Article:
Casting about for a worthwhile blog topic, I clicked around online, reading many great pieces of solitary thought, and stories about historical and inspiring characters, and many other things…but I knew I was procrastinating. I had no inspiration of my own, yet I had the itch.
I decided to write about character development. When humming along in a story, I do not construct characters. They appear from the mists fully developed and with their own opinions and dialects. My job is to “record what they say and do” which helps my story along in ways I never could have anticipated!
Gunny is one character who came into life in just that way. Here is an excerpt:
“Name’s Gunny. What’s yours?”
“William O. Barrett, sir, please to make your acquaintance,” Billy responded automatically, still staring at the food and ignoring the man’s outstretched hand.
Gunny turned his back on the boy and turned toward the fire, pouring a cup of coffee into an enamel cup.
“Here you go.” he said, rising and turning, holding the cup out to Billy. Billy took it without saying anything, and took a careful sip, testing the heat of the black liquid before taking a mouthful. The aroma filled him as much as the liquid itself.
He blew across the top of it before taking another sip. He leaned against a large granite boulder.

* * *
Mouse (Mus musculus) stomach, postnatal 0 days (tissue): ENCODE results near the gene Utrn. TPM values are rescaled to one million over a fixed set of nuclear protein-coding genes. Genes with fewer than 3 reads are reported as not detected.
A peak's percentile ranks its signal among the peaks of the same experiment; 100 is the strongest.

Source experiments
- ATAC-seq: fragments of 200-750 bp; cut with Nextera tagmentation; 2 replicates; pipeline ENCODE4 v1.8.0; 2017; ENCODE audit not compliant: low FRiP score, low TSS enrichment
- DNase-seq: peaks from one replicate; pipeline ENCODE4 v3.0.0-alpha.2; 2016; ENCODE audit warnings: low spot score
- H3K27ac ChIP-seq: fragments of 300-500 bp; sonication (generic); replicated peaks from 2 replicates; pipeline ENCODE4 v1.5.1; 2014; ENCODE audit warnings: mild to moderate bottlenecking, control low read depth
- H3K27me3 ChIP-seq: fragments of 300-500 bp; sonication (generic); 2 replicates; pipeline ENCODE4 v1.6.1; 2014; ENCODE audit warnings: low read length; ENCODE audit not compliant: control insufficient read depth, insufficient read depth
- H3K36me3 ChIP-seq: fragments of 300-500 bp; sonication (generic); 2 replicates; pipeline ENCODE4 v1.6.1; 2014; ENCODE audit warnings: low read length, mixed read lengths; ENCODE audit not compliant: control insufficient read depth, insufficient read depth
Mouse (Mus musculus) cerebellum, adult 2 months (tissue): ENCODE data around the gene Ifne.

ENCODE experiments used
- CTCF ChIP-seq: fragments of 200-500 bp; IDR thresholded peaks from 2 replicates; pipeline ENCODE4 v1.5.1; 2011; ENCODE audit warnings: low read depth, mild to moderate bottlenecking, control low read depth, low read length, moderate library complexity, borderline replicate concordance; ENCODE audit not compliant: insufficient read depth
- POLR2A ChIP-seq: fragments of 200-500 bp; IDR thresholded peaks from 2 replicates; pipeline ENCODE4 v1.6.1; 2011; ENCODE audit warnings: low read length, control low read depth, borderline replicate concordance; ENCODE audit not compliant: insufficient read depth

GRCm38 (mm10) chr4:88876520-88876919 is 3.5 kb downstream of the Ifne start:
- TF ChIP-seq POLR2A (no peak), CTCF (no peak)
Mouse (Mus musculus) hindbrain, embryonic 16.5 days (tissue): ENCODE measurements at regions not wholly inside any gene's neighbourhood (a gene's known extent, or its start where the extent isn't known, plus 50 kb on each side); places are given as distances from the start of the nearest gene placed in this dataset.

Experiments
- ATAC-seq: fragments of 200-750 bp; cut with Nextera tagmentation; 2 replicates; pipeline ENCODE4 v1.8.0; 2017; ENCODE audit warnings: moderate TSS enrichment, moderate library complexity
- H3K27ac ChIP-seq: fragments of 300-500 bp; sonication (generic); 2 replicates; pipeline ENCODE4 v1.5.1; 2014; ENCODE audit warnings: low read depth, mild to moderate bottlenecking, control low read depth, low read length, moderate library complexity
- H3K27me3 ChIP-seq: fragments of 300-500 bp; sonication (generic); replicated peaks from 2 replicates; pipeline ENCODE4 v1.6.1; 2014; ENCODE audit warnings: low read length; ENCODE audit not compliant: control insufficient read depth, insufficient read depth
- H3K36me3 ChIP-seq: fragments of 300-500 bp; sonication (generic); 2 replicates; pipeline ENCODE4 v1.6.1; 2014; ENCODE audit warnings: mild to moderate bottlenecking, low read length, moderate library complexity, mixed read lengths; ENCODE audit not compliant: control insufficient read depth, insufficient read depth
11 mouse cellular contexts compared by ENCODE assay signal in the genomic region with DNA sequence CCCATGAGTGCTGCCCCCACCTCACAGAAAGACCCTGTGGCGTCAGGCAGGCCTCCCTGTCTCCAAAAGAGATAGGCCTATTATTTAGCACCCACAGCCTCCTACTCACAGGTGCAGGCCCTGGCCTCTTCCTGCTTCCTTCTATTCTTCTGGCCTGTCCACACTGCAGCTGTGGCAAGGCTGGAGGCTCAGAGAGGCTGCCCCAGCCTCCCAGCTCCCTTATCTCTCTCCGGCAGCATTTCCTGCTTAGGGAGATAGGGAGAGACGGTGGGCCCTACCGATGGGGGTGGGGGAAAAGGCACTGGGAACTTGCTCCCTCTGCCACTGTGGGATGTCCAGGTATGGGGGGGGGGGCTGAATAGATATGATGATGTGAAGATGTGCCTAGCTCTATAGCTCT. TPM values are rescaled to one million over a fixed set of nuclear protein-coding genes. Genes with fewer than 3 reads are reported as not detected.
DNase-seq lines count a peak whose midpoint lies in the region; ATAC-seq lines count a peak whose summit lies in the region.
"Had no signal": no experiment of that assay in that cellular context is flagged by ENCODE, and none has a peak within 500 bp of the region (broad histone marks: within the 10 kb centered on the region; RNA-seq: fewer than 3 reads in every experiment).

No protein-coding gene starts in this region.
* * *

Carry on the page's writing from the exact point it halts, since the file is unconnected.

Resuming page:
Gunny stared hard at him while he drank. The old man’s powers of observation surpassed even his own awareness of them. They had built up naturally over time. His curiosity had a patient quality about it, a self contained and non interfering quality. In the same way that Billy had assessed the red mare, Gunny now assessed his visitor, sensing more than knowing that something was amiss. He checked the fish, and turned it over in the pan, saying nothing.
Billy’s voice cut into the atmosphere, saying,
“What happened to the mare?”
This truly surprised Gunny. His preliminary assessment of the kid did not include the power of observation as a probable skill. Gunny did not respond. It wasn’t out of rudeness, but was simply due to the fact that he did not know for sure what was wrong.
In the world of horsemen silence is preferred to openly stated ignorance. The ultimate way to display ignorance is to pretend you know more than you do.
Gunny is a favorite character of mine, even though Billy is the real protagonist in my novel. I believe I may write another where Gunny plays a featured role. He is an amazingly generous person who helps to save Billy’s life and later dies at Billy’s hands when the situation is reversed. I would love to develop a novel about Gunny’s life and times.
I like to use dialogue for character development, allowing each character to speak for himself. Gunny is a man of very few words, but even his reticence relays much about his character.
It was somewhat frustrating to me as a writer to record Gunny’s contribution to the story. I had to allow him time to show me, through his body language what kind of person he was. I had to see deeply into him, and respond to the very few words he spoke to Billy.
I had no idea who he was when I first encountered him. But as he revealed himself to me, I would laugh at his jokes, marvel at his kindness, and grieve for his losses. I cannot fully understand how he “came to be” but to me, he is a very real human being.